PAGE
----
BANJUL, Gambia (AP) — Gambia will set up a truth and reconciliation commission to look into crimes committed by the former regime, and it will offer to pay reparations to victims, Justice Minister Abubacarr Tambedou announced Thursday night.
The government of new President Adama Barrow has promised to reverse many of the actions taken under former leader Yahya Jammeh, who was accused by rights groups of overseeing abuses of opponents during his 22-year rule. Jammeh flew into exile in January under international pressure after a political standoff when he lost the December election and refused to step down.
This tiny West African nation is under pressure to act on the new government's promises as calls for justice grow. Last month, nine former high-ranking officers with the National Intelligence Agency were arrested and charged with murder in the death of an opposition activist.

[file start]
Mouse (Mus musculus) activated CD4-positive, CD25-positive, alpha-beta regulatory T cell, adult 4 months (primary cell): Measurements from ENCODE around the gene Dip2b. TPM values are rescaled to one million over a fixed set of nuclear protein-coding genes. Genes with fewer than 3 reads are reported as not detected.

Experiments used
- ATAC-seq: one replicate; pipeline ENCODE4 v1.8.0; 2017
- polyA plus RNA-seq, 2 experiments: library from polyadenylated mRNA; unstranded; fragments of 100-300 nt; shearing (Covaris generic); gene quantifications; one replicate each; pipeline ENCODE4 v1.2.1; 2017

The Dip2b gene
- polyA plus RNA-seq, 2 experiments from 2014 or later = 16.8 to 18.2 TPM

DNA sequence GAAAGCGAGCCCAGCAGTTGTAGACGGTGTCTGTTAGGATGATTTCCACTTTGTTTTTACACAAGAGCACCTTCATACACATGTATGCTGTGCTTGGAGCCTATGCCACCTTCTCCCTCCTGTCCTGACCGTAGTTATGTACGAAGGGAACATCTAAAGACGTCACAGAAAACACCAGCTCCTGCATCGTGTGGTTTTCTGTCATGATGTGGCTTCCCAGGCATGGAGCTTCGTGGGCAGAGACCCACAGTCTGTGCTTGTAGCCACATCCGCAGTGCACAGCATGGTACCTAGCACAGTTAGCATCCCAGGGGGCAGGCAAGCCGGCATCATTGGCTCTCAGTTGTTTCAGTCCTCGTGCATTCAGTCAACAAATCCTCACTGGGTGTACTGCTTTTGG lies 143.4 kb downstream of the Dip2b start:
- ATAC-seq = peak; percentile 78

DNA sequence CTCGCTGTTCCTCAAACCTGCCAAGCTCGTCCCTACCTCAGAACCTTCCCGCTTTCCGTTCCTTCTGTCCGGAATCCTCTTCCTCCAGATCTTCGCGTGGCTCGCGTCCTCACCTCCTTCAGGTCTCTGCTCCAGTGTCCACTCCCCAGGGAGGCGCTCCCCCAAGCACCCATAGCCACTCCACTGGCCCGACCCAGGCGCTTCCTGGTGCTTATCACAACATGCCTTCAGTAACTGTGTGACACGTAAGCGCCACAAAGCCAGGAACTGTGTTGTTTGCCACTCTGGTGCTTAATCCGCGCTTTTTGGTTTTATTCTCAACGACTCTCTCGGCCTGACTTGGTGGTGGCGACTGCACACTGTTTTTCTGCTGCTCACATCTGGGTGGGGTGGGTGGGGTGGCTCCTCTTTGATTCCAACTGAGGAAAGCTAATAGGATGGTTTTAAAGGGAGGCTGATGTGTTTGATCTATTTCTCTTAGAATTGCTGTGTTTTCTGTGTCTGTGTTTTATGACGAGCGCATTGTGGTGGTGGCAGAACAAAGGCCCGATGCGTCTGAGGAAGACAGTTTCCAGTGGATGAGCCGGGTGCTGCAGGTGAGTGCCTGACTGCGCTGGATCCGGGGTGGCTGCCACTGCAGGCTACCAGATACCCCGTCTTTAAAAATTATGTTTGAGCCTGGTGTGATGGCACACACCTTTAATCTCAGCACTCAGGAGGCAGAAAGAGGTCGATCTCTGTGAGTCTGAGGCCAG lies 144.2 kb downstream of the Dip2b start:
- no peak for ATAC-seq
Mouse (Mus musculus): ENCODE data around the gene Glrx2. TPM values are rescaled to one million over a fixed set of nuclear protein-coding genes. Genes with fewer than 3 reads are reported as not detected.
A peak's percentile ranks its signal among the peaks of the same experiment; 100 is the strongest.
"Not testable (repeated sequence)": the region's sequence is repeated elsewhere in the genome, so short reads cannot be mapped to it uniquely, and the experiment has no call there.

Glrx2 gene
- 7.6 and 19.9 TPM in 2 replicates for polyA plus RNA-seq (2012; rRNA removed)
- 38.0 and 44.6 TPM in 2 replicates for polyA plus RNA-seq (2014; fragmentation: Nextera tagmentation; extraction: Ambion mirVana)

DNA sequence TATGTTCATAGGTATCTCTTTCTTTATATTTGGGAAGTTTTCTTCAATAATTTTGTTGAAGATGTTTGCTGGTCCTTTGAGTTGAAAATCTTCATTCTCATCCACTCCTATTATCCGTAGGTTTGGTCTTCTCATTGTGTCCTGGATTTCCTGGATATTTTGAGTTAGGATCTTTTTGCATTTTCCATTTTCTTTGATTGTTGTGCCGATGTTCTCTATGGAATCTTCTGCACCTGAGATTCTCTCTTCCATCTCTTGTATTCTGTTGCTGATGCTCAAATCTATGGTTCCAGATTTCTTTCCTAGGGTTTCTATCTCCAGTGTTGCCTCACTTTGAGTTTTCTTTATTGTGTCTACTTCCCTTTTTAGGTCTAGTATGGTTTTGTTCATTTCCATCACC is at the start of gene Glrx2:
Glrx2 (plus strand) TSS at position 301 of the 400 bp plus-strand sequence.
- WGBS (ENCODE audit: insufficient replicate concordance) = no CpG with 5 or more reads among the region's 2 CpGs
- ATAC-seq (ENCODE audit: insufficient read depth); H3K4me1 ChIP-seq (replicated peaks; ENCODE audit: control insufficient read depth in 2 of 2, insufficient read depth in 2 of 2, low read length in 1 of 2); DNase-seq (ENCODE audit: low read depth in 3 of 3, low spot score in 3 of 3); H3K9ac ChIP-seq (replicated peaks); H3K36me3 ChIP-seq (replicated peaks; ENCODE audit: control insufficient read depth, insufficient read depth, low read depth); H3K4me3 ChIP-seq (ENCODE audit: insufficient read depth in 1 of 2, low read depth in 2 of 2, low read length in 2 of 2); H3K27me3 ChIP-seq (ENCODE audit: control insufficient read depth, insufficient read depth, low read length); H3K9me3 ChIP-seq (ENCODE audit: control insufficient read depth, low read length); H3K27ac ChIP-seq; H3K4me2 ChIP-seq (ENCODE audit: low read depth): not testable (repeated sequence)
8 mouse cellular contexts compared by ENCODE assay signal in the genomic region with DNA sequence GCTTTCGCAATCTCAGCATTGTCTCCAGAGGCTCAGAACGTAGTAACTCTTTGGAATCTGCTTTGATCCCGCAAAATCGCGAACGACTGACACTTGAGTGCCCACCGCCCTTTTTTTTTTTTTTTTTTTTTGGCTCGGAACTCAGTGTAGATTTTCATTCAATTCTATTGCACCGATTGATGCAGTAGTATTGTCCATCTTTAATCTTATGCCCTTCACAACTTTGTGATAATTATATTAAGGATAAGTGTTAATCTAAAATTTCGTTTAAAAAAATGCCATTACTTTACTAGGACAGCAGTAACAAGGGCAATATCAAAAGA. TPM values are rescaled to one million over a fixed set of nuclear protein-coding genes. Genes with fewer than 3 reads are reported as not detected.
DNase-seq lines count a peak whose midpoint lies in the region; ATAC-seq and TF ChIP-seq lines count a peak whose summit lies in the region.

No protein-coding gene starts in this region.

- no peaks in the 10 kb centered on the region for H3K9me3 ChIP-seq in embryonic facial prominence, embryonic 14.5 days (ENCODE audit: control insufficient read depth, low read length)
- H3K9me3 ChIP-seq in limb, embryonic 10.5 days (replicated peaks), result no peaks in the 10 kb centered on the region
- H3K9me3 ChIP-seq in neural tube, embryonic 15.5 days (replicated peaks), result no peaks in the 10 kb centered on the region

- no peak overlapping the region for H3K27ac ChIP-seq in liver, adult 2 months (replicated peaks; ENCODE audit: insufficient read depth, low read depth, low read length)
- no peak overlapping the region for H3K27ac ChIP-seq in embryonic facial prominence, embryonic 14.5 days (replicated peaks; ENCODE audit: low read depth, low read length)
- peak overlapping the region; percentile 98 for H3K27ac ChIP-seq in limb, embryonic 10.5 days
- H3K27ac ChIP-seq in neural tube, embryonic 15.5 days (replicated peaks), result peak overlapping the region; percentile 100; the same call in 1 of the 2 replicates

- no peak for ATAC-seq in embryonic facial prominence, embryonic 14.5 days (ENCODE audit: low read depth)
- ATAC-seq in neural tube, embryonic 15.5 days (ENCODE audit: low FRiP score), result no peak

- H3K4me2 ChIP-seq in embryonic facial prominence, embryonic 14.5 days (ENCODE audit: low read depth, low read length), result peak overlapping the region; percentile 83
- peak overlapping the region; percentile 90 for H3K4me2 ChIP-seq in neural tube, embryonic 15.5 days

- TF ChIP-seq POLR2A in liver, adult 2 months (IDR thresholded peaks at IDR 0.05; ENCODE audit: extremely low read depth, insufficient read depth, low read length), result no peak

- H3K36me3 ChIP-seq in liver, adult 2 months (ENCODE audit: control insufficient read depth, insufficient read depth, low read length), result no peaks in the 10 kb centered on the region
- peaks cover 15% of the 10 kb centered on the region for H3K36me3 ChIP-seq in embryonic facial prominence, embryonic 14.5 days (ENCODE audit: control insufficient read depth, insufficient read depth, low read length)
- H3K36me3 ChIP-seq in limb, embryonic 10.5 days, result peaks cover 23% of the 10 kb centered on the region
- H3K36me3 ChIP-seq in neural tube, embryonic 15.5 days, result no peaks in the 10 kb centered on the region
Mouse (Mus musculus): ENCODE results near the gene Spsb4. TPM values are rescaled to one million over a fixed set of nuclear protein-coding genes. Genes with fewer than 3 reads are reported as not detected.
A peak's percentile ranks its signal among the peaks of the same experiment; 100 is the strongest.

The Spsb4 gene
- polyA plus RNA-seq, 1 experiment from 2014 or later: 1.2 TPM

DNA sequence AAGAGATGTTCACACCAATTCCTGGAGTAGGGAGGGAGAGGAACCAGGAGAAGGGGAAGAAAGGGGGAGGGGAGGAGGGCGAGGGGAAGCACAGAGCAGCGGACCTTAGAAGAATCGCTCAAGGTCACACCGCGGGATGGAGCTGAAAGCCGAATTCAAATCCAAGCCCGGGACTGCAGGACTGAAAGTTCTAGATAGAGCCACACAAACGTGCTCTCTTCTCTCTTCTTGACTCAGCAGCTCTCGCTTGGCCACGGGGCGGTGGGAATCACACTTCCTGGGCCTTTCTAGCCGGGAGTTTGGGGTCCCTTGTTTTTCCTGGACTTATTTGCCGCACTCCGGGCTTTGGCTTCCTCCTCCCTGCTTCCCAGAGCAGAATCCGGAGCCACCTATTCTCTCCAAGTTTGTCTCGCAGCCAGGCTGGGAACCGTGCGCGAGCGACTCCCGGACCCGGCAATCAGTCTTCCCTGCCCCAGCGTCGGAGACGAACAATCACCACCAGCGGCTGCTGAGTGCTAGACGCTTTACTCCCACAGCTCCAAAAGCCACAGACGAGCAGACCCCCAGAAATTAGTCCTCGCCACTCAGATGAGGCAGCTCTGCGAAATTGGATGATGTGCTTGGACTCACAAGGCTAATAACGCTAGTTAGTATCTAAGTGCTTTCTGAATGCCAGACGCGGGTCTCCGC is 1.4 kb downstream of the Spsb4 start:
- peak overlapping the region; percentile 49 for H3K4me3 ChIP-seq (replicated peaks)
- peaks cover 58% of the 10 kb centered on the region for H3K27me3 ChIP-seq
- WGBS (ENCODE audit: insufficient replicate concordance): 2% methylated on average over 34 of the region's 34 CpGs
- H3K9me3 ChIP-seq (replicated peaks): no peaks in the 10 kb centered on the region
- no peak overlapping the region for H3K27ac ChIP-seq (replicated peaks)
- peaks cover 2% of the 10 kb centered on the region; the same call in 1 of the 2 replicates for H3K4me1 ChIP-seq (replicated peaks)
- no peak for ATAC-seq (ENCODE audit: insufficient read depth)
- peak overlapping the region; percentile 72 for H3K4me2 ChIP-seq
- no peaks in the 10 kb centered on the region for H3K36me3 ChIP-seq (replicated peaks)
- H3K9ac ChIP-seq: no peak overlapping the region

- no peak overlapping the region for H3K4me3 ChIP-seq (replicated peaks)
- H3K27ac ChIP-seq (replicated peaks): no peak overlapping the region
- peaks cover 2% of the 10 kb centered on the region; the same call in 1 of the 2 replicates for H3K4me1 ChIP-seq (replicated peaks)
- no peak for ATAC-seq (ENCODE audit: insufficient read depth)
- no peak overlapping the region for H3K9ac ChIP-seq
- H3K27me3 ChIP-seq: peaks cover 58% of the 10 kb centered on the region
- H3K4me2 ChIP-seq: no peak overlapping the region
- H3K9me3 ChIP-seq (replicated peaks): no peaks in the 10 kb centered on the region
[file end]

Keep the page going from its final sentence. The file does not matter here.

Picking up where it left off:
The justice minister said the truth and reconciliation commission will be established in the next six months.
Barrow has said is too soon to tell whether Jammeh could face trial at the International Criminal Court or elsewhere. Jammeh is now in Equatorial Guinea, which is not a state party to the treaty that created the ICC.
"We aren't talking about prosecution here. We are talking about getting a truth and reconciliation commission," Barrow told The Associated Press in an interview in January. "Before you can act, you have to get the truth, to get the facts together."
Many Gambians were arbitrarily detained for years, often without access to family members or lawyers.